By Audrey Jensen
21st Space Wing Public Affairs
PETERSON AIR FORCE BASE, Colo. — Anna Halula-Busby, 21st Medical Group nurse case manager, laid awake at night looking at a picture of the family who would never be the same if they didn’t get the help they needed.
For any hope of a better life, Halula-Busby knew her patient needed to have a specific surgery so he could comfortably use a prosthetic after his accident. If it didn’t happen, she knew life would be difficult for him.
As a nurse case manager, Halula-Busby’s job means helping patients who have the most complications, educating patients on their resources, getting the patient where they need to go and cutting through red tape to speed along the process, she said.
In this case, Halula-Busby’s patient fell from a significant height while working an outside job. The patient had multiple surgeries and a lot of complications, she said.
“He had a lot of injuries and he went to the hospital in a helicopter,” she said. “It should have been fatal. It would have been fatal for most people.”
After the Airman had the initial surgery to save his life, the next step was figuring out what the surgeon needed to do so he could comfortably use a prosthetic.
To have this more complicated surgery, Halula-Busby’s patient would have to travel out of state, where an experienced surgeon could perform the procedure.
“I needed to get him out of Colorado, because the next day they were going to do the wrong surgery,” Halula-Busby said.
His physician cleared him to be airlifted out of state for the surgery, but it took longer than Halula-Busby wanted for him to arrive.
“They said, ‘Yeah, it’s not going to happen today.’ I said, ‘OK, as long as it happens first thing tomorrow it’s good.’ They said it wasn’t going to happen again, and this was the next day. I said, ‘That’s not an option. He’s got to fly today,’” Halula-Busby said.
“I made so many phone calls that there were probably 13 people involved. I basically had to beg, I said ‘You’ve got to get this kid out of here, because if we wait one more day, they’re doing surgery first thing tomorrow.”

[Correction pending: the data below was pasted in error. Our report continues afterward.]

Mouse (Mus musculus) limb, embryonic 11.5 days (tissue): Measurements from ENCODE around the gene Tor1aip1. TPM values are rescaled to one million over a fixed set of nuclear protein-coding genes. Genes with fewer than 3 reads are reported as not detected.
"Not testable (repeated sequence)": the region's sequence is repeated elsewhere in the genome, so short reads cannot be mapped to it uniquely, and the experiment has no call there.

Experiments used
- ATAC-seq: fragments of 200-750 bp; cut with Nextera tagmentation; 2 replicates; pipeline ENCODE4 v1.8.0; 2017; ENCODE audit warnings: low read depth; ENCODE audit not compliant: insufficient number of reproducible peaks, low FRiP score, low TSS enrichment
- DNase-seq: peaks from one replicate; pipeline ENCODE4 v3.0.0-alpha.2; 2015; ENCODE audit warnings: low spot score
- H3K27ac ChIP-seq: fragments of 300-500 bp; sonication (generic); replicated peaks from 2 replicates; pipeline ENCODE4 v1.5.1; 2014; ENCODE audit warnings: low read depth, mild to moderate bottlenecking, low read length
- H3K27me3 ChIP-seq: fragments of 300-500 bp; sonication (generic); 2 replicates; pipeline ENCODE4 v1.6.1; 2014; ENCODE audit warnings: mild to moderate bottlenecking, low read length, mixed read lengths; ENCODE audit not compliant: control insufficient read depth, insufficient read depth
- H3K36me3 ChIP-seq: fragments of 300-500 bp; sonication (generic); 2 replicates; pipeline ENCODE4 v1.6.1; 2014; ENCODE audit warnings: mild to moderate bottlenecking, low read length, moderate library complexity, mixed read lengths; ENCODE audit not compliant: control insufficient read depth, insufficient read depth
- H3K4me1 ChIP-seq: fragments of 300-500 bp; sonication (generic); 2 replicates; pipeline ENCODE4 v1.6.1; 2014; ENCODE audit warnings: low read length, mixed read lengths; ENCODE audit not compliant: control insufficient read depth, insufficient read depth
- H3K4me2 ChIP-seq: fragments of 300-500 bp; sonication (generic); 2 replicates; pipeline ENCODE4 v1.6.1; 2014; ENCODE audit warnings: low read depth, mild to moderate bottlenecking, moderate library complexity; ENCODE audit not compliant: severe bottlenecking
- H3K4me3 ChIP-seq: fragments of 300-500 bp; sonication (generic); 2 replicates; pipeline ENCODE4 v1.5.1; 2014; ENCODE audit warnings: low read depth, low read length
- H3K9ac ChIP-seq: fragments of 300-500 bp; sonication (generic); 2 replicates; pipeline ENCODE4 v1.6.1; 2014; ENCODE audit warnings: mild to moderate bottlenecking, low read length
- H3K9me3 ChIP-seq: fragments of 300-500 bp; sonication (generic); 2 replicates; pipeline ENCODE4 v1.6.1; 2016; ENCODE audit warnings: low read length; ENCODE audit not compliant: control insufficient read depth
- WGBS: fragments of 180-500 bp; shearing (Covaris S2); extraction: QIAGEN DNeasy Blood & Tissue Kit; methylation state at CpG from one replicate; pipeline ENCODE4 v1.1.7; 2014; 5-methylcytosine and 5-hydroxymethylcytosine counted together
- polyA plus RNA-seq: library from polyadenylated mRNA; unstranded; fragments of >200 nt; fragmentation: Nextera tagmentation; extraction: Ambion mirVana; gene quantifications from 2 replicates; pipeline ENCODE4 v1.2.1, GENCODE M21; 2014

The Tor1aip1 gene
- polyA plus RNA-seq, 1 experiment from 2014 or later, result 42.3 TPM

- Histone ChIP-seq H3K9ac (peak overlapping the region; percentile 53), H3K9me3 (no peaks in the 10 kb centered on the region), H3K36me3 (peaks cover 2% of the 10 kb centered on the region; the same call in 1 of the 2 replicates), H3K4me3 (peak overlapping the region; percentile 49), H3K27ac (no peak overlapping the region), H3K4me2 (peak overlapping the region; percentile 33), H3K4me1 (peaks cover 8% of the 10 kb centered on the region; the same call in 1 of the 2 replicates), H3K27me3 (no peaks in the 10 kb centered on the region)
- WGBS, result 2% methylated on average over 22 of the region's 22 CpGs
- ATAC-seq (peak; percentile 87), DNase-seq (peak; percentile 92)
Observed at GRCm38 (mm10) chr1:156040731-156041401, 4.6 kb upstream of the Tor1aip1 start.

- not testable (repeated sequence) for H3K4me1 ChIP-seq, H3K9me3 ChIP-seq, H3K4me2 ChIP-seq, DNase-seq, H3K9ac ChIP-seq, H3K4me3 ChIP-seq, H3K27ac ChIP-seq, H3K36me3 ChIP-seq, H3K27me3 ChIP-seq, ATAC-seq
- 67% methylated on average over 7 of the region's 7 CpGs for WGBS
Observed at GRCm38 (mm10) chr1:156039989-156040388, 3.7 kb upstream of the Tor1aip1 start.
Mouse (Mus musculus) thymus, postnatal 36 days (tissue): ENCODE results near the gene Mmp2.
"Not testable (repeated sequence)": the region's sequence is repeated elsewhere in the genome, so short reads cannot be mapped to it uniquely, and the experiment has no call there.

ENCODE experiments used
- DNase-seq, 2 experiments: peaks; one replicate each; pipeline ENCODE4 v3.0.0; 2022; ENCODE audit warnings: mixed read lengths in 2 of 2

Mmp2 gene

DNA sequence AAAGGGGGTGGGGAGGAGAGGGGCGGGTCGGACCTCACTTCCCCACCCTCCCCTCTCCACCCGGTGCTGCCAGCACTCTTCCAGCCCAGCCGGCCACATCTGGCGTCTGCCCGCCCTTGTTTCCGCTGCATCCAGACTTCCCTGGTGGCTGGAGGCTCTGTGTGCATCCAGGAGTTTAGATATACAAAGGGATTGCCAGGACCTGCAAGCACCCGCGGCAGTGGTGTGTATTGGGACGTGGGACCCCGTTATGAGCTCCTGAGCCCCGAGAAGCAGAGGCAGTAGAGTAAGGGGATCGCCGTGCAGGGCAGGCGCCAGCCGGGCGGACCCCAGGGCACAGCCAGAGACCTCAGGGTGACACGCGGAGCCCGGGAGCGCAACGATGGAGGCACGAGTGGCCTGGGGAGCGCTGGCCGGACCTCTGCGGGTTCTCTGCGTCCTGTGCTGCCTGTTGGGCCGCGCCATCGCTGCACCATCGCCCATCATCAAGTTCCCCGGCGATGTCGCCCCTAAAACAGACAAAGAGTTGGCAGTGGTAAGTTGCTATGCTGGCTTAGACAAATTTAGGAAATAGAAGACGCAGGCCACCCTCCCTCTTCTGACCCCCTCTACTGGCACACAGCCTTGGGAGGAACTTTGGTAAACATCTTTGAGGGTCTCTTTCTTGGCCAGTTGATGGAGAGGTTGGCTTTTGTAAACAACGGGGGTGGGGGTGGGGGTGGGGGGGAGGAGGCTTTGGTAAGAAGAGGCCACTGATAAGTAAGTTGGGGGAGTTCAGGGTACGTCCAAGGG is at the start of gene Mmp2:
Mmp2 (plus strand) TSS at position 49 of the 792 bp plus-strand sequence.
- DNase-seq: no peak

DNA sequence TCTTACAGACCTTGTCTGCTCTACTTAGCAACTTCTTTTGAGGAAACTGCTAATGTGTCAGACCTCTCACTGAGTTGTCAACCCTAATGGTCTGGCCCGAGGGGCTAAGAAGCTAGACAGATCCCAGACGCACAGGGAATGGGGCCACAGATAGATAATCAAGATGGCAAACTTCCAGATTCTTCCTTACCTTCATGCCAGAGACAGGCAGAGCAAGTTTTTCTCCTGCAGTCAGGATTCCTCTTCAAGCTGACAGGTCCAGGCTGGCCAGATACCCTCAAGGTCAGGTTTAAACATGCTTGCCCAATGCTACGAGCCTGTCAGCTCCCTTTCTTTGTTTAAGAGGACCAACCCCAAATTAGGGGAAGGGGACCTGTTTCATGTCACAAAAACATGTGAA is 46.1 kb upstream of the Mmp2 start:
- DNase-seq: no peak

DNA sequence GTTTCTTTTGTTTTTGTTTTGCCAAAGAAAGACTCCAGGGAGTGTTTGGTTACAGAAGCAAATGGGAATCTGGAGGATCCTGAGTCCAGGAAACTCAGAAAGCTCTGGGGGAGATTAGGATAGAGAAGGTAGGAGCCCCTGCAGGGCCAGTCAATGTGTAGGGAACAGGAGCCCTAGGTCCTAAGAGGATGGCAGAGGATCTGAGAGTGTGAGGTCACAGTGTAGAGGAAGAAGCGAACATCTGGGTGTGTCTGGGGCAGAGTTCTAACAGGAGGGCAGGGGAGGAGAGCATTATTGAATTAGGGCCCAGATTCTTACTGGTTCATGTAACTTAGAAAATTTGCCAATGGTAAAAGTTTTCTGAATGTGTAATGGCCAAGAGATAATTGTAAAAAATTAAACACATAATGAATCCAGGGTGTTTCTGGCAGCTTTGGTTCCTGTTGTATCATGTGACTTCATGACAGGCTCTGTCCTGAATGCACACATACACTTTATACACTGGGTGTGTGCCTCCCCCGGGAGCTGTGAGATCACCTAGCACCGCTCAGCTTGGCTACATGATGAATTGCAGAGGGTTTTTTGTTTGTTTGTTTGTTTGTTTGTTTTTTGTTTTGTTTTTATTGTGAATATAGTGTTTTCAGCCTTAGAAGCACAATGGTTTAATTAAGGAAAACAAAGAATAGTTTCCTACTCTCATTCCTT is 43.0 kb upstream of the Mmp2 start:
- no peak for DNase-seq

Eventually her patient was airlifted to get surgery outside of Colorado after two days. It was later than Halula-Busby hoped it would be, but a team of people made it possible, she said.
“I was working this case at 11 p.m.,” she said. “I stayed in contact with the patient’s mom, I slept with my phone on, I made sure everybody had each other’s phone numbers. I was so worried something would go wrong. So at 3 a.m., the mom called me back and said ‘OK we’re here.’ I didn’t sleep much that night at all.”
The surgery was successful, and now her patient is with his family while he continues to go to physical therapy.
For Halula-Busby, she doesn’t consider herself a hero, she sees what she did as part of her job. Per year, Halula-Busby and her team handle hundreds of medical cases, she said.
“Hopefully we get patients to the best place, that’s my goal,” said Halula-Busby.
She doesn’t see specific cases like this often, but Halula-Busby said she does get lot of her patients the help they need.
“That’s really what case management does,” Halula-Busby said. “That’s certainly not the first time we had an issue like that. That’s our job, and I’m a nurse case manager, which is similar, it’s just to make these things happen.”
To keep herself motivated in this case, Halula-Busby said she continued to think about her patient’s future.
“I just kept thinking about his family, that this surgery would affect his life forever, like whether maybe he could take a job or not. Maybe he would have given up,” she said. “It was so important — how could I just rest?”
Halula-Busby said she treats all of her cases the same.
“I think it’s important to give 100 percent all the time,” she said. “Sometimes people say that there are no emergencies in case management, but I disagree with that. Sometimes, it may not be an emergency, but you can make a life changing difference.”